A PCBU that contended it had never witnessed or heard of the possibility of a sequence of events, which killed one of its workers on a National Broadband Network site, has been convicted and fined $250,000, after a judge agreed that "the likelihood of the risk occurring was low".
Workplace safety laws and safety-bonus schemes are likely to be overhauled, with an inquiry into a methane explosion, which seriously injured five workers, finding a major company's gas control measures couldn't cope with its high production levels, and should have been subjected to greater scrutiny from the regulator.
A Commonwealth agency has been acquitted of WHS charges, on appeal, relating to the hypothermia death of a contract helicopter pilot. A court found a key measure the agency was accused of failing to implement was not reasonably practicable.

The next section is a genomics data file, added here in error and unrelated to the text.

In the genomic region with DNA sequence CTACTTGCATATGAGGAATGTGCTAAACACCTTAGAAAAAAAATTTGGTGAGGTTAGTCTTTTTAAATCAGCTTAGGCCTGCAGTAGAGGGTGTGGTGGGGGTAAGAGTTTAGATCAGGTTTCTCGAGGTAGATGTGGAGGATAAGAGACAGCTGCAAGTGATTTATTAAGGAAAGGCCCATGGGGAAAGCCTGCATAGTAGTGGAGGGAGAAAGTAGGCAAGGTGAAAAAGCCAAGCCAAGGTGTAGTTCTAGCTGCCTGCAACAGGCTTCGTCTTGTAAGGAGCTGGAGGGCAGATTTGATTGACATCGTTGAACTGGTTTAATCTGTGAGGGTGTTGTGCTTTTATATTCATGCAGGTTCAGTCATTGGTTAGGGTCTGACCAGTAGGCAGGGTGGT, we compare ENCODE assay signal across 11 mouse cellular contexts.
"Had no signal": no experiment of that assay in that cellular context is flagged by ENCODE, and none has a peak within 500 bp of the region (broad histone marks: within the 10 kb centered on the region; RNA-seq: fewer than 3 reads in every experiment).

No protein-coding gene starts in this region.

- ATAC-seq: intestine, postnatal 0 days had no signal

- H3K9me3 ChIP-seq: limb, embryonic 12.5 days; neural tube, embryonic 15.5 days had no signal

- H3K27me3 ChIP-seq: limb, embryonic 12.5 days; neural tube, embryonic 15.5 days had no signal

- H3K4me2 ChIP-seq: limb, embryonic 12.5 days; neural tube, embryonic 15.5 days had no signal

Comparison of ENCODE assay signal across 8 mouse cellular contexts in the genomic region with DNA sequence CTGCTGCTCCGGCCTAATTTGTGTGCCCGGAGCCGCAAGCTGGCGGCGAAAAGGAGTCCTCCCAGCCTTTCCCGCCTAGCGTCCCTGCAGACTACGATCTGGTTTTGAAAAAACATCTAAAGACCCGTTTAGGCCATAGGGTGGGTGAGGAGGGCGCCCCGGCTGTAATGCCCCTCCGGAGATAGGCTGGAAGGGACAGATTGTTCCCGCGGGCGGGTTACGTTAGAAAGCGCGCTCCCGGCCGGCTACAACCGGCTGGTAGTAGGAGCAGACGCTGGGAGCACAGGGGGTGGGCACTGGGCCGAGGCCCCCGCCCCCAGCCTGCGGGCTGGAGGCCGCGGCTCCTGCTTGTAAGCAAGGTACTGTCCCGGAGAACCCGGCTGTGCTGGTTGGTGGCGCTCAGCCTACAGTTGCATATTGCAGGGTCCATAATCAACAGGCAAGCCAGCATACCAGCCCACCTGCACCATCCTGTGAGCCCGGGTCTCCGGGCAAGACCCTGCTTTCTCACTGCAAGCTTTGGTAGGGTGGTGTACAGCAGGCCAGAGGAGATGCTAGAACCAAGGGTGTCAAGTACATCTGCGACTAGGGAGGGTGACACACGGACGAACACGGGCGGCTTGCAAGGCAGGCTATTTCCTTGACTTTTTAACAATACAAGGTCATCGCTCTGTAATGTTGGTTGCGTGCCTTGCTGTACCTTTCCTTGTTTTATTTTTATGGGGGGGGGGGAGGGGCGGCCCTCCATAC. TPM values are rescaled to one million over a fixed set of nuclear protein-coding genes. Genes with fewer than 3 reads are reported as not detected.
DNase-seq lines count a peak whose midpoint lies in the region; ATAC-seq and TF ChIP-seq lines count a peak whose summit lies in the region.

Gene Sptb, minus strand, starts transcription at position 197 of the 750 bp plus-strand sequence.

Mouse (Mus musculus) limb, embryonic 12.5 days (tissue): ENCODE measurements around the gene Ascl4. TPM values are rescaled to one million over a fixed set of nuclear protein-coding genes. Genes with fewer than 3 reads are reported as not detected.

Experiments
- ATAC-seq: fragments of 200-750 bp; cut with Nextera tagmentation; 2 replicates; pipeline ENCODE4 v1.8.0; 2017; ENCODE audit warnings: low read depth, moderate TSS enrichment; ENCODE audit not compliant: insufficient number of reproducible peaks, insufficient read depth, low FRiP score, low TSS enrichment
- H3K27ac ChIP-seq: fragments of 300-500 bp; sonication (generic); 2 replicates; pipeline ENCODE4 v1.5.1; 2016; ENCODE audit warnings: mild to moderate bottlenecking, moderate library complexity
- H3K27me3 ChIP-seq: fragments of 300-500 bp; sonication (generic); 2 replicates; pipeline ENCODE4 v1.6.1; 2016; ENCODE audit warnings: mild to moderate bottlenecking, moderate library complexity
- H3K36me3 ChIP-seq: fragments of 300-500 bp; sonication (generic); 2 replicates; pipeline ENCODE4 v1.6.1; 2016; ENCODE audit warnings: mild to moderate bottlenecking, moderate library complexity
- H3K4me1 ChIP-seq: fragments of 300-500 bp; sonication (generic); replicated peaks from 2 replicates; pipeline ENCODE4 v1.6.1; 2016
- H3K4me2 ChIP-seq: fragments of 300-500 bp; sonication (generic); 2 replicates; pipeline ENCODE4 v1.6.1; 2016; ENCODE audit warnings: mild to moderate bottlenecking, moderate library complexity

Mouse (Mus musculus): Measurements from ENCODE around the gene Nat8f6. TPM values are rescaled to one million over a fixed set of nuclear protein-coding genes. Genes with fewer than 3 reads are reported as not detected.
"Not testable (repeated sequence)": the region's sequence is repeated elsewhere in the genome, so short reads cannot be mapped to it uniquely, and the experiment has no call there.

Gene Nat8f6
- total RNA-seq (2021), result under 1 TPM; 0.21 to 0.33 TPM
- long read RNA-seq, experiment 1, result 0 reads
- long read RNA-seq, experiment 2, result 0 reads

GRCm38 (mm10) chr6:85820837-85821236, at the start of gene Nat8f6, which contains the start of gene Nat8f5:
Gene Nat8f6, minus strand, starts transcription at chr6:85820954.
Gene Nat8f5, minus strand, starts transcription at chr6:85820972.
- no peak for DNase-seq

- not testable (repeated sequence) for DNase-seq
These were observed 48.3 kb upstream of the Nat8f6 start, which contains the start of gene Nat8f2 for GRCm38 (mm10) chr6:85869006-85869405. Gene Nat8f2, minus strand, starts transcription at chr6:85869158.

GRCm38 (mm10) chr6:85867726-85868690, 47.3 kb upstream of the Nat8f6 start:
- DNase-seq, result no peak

Safe Work Australia's sixth annual national statement on psychosocial health and safety and bullying in Australian workplaces shows the rate of mental stress claims is increasing, while the median direct cost of bullying-related claims has reached nearly $35,000.
A full Federal Court has rejected, after careful consideration, a worker's assertion that injuries like mental ailments must remain compensable if they were "ever" connected to a claimant's employment.
Employers have been reminded of the carcinogenicity of welding fumes and their duty to keep on top of the latest health and safety developments, with a WHS regulator releasing details of a project examining fume exposure levels and control measures.
A PCBU accused of fall-related breaches has committed to developing and certifying a safety management system against AS/NZS ISO 45001, under a $274,000 WHS undertaking in which much of the spend will go towards initiatives that mature safety organisations already have.